Friday, July 20, 2007

New Word

The principal benefit of having an inflammation and allergic reaction that left me literally needing a hand was that the friend who lent the hand also gave me a new word: dysthymia.

Pronounced, against every instinctive impulse of mine, dis-THIGH-me-ah ("You say dis-thigh-me-ah, I say dis-thee-me-ah..."), it refers to a low level, high-functioning form of depression (see here).

How do I come by this piece of information? Six months ago or so I was given steroids to help fight off the effects of an allergic reaction to a prescribed anti-inflammation drug. One of the perils of being generally healthy is that when you get sick you don't know what pharmaceuticals your body doesn't like.

Now I knew steroids from reports about sports figures using them illegally. Myself, I recoil at the idea of taking an aspirin for a headache.

So there I was with the top sports stars and -- wow! -- it was like I was on my third cup of coffee all day long. I was punning like a pro, smiling at and seeing insights in everything and at my charismatic best. (It's not blowing my horn to say that I have a modicum of charisma, but this was charisma ... on steroids. Hey, it really was!)

People noticed. I had never been this lively. It was distinctively me, but like a me that had emerged from under water. But then I began to be on the down slope.

That was more familiar.

In my history there was a very cheerful child who never cried and always smiled until I was about 5. Then I changed into the largely solitary, melancholy, ruminant proto-blogger I've been all my life.

Courtly and charming on the surface, repressed underneath and -- alas! -- never successfully so over the long term. In the wash my monsters come out and I'm a pain.

But what if I had dysthymia, as my friend (a certified and experienced therapist) said? What if the happy person who delights in charming others for the love of life, the one who lurks beneath the surface, can be brought out?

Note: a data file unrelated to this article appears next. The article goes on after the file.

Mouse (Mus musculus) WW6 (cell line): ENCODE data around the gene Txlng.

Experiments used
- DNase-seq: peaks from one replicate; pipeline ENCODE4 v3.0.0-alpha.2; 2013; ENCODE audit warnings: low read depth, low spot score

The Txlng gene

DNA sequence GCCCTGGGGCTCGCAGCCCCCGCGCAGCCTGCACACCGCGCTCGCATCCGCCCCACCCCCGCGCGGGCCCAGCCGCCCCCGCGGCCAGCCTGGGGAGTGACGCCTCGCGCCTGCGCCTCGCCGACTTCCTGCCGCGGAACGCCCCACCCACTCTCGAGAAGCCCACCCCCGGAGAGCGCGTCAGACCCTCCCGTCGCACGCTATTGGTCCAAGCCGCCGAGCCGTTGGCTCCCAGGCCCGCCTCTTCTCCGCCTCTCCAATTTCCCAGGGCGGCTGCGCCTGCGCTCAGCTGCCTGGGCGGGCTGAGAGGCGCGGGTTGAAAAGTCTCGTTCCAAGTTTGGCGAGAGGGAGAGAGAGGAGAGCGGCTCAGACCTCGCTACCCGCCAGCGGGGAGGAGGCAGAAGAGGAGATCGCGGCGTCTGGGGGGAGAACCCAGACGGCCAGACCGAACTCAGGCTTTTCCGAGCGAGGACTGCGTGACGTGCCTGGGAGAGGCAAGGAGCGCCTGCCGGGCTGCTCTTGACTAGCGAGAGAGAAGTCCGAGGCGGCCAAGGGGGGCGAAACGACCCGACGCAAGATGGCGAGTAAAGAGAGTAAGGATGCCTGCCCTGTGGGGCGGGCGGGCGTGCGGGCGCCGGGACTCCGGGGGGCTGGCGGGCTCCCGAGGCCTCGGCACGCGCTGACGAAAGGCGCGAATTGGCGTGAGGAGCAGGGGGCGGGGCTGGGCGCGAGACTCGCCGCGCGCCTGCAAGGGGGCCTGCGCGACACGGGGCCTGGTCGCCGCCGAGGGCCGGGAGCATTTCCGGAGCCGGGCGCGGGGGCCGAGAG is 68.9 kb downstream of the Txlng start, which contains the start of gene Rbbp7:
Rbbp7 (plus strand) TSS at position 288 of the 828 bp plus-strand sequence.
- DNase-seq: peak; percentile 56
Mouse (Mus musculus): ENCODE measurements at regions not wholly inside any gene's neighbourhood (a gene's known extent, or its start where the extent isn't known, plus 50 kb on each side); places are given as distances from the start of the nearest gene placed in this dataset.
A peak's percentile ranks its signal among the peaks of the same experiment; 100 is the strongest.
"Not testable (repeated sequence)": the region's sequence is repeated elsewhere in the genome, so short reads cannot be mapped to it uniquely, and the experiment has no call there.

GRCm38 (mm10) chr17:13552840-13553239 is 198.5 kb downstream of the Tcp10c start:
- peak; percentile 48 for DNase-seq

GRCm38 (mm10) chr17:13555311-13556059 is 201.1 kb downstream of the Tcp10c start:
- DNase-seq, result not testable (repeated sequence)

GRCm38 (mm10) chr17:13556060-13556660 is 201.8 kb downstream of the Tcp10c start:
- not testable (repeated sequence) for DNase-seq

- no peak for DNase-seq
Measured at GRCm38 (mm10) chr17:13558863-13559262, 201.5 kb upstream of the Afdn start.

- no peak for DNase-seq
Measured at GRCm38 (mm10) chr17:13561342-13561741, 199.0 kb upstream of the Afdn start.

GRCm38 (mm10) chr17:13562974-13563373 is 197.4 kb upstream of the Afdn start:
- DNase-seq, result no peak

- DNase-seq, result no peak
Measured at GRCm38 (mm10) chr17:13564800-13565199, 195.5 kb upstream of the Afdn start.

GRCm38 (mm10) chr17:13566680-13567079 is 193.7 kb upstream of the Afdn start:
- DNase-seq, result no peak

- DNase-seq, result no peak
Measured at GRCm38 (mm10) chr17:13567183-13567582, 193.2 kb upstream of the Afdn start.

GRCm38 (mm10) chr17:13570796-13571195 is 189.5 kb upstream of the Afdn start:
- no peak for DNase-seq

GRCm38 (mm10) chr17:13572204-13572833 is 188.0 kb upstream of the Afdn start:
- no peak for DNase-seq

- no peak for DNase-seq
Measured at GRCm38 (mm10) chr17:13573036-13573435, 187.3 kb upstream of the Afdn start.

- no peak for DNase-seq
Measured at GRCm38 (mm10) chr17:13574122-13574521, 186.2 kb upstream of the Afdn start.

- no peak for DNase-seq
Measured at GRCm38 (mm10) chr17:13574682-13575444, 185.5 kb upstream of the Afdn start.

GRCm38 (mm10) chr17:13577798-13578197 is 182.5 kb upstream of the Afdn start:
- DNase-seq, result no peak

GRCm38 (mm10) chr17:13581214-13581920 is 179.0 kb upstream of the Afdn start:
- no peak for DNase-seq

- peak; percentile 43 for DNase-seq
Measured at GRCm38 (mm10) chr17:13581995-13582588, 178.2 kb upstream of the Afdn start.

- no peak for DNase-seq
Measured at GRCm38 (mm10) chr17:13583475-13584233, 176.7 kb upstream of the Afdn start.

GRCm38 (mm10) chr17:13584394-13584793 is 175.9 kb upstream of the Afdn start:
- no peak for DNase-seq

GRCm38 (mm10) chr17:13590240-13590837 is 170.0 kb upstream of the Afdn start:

OK, now I've been diagnosed with dysthymia and I'm taking a pill that was supposed to help the real me, the me everyone likes, emerge.

For the first month ... nothing much, I felt. Not like steroids.

But I hadn't been down. I told the nurse who called that I didn't feel much of a change; then I said other people say they've seen a difference.

"Oh, they've noticed!" The jaded, flea-bitten me wondered what her cheerful tone meant.

Now I've noticed. I'm not on the unsustainable steroids high, but there seems to be a safety net to my moodiness and my anger. I go down so far, then it fizzles out. I let it go, then I bounce back up.

Science has been telling us for years that everything we value about ourselves, our personality, our presumed "soul" or "spirit," our individuality -- all of it -- are really a bunch of chemical compounds. Now that the evidence is in front of me I don't know whether I like the conclusion or not.

I would prefer to think otherwise.

Yes, I have not become president of the United States, nor won the Nobel Prize for literature. But in some small ways I've battled against the obstacles of life and won my small victories. Part of that comes from the person I have chosen to be.

Or so I thought. Now, I don't know. Except for one little hint.

Unaccustomed to taking daily medicine, I forget to take it at least once a week. The first couple of times this happened it was an unmitigated disaster. I was a bear just out of hibernation, hungry and in a bad mood.

But more recently, a day or two accidentally without pills no longer triggers Mount Vesuvius. My therapist friend says that it's the cumulative effect of the drug.

My therafriend is wrong. I think I have somehow "learned" to dim the lights of my own worst side. But, OK, just to be sure, I'll get up and take my pill now.
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